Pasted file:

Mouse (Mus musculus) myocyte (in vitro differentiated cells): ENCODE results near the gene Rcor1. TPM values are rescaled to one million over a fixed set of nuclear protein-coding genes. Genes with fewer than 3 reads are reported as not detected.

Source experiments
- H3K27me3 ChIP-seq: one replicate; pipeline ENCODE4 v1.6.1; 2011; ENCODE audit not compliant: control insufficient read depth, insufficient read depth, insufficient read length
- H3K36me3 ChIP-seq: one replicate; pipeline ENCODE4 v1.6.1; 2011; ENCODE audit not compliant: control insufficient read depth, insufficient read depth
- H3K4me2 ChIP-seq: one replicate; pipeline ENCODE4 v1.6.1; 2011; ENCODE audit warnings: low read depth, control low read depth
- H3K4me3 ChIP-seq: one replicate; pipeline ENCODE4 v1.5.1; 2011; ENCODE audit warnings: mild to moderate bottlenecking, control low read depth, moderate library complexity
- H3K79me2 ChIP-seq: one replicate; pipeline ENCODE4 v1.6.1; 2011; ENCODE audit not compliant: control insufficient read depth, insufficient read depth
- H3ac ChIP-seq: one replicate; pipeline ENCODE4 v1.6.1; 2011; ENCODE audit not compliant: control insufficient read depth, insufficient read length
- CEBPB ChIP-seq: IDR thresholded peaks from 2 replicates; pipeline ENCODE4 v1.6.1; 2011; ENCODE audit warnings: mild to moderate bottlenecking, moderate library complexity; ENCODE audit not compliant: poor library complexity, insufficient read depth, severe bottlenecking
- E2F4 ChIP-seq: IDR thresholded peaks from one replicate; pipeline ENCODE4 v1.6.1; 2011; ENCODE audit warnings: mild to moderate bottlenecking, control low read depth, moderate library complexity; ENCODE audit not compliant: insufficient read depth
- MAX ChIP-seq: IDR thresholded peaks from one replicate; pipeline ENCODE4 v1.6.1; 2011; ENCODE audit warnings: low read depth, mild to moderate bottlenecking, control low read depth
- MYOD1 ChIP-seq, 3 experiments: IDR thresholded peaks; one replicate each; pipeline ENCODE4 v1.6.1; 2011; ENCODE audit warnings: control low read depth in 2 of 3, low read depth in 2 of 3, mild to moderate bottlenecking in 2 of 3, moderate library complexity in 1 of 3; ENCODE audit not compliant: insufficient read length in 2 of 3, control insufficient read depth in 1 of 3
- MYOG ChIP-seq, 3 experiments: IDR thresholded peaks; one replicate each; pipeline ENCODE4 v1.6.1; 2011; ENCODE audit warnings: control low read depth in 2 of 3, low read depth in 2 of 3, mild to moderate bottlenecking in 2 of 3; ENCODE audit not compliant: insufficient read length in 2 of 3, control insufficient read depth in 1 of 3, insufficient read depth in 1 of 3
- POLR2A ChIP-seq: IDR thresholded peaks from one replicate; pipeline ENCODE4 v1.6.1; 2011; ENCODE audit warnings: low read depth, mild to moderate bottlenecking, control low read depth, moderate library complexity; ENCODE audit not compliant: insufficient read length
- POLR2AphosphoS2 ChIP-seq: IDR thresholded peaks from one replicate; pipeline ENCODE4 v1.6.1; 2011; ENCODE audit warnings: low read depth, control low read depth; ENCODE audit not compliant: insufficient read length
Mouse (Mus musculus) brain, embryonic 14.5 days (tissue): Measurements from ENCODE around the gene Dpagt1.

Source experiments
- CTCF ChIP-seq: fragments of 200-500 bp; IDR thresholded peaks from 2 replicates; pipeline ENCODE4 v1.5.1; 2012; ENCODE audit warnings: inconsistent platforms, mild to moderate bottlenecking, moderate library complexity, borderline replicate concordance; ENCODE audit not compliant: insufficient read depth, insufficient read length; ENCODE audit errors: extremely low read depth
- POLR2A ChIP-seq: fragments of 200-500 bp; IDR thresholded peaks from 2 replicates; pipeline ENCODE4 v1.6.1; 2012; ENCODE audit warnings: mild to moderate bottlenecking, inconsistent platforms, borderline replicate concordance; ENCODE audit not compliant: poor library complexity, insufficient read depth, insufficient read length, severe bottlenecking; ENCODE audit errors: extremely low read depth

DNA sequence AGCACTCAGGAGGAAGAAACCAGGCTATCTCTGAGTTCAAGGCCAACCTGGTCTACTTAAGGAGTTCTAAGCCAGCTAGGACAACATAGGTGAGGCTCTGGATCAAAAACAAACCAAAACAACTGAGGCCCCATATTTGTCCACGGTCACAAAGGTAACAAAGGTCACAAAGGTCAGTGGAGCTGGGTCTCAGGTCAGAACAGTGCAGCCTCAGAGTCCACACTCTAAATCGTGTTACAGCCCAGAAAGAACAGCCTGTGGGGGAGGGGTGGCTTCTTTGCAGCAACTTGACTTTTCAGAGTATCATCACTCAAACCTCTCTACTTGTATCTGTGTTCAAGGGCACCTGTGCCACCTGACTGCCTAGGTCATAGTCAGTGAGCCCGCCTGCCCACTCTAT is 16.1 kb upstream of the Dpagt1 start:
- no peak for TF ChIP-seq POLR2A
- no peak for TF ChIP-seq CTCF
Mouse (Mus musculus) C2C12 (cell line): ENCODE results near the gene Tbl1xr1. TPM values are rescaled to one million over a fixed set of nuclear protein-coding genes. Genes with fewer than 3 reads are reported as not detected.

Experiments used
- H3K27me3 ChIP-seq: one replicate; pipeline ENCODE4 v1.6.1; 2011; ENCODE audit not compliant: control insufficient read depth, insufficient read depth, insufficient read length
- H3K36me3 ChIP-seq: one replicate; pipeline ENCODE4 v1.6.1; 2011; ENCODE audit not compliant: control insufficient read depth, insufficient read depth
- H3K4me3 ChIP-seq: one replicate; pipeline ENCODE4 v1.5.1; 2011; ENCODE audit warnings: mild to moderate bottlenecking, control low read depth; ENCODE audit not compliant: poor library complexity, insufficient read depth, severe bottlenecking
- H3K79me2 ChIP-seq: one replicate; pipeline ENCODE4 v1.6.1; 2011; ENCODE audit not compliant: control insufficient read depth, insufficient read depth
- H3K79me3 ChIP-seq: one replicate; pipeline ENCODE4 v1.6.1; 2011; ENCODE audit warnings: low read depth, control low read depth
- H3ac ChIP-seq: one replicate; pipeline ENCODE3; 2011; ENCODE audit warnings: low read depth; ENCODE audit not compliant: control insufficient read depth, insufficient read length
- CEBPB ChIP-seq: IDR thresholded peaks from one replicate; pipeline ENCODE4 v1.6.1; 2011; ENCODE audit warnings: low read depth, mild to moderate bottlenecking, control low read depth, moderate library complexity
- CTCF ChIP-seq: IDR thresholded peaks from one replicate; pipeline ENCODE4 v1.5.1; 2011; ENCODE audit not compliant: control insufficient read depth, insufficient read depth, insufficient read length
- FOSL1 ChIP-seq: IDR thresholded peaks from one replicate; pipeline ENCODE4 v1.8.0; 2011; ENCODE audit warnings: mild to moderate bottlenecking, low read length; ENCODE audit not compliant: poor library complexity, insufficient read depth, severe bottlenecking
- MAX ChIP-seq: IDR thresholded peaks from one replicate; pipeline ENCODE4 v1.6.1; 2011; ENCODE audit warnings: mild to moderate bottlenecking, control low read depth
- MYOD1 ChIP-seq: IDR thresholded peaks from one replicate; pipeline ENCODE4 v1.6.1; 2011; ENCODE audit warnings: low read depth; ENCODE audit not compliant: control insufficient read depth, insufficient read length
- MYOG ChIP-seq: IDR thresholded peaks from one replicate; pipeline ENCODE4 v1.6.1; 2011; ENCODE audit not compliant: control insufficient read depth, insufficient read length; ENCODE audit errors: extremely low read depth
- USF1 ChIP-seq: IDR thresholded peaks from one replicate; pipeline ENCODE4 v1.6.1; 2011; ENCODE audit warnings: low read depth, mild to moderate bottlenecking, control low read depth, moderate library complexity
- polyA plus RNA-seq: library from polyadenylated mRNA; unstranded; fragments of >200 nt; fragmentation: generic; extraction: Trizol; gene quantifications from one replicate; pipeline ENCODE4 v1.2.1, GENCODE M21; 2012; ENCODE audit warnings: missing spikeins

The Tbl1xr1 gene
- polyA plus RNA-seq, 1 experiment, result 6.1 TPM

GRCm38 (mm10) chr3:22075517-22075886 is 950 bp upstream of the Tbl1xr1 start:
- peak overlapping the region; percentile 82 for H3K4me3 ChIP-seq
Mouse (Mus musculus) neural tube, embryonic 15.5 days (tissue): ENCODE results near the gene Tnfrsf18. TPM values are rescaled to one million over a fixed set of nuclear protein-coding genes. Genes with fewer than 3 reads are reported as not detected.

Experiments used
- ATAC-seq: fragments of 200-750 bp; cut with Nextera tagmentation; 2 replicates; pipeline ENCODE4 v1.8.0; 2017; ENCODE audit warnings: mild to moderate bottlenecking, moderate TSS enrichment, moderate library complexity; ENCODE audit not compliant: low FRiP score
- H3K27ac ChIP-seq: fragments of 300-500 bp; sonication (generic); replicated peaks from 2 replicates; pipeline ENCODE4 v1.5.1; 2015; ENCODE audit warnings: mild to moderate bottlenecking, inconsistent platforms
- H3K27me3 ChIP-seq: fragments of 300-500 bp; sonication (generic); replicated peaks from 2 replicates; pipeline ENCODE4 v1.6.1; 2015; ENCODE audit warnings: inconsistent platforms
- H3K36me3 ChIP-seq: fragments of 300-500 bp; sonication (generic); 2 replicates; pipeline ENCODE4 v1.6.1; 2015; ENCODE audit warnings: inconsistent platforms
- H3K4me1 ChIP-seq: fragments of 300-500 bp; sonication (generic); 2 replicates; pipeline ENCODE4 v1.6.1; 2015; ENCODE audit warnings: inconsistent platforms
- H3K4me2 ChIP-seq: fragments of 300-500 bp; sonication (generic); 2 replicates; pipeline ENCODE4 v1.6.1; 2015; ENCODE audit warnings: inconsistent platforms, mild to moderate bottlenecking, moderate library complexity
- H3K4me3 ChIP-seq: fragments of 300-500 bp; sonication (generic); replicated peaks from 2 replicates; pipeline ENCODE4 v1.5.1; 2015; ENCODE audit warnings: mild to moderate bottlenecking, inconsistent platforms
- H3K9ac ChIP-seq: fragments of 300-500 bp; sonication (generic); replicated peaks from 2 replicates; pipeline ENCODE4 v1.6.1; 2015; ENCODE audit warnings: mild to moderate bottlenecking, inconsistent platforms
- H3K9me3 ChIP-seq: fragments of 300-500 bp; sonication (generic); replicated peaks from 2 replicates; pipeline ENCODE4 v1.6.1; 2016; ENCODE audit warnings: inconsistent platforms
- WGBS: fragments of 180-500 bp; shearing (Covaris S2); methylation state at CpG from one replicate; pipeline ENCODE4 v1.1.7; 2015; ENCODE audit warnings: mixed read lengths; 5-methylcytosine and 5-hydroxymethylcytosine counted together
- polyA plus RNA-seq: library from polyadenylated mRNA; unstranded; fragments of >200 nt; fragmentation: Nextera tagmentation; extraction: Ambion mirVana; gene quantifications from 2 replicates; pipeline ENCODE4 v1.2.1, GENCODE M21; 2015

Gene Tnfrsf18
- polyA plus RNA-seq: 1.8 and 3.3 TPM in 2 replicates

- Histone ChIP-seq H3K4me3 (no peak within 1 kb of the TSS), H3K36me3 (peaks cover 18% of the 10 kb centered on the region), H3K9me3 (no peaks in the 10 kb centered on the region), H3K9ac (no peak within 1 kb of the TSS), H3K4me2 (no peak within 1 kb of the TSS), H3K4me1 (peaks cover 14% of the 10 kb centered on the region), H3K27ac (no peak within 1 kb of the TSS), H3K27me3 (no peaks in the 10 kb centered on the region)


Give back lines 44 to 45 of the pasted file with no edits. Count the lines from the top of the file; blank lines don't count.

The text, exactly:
Experiments used
- ATAC-seq: fragments of 200-750 bp; cut with Nextera tagmentation; 2 replicates; pipeline ENCODE4 v1.8.0; 2017; ENCODE audit warnings: mild to moderate bottlenecking, moderate TSS enrichment, moderate library complexity; ENCODE audit not compliant: low FRiP score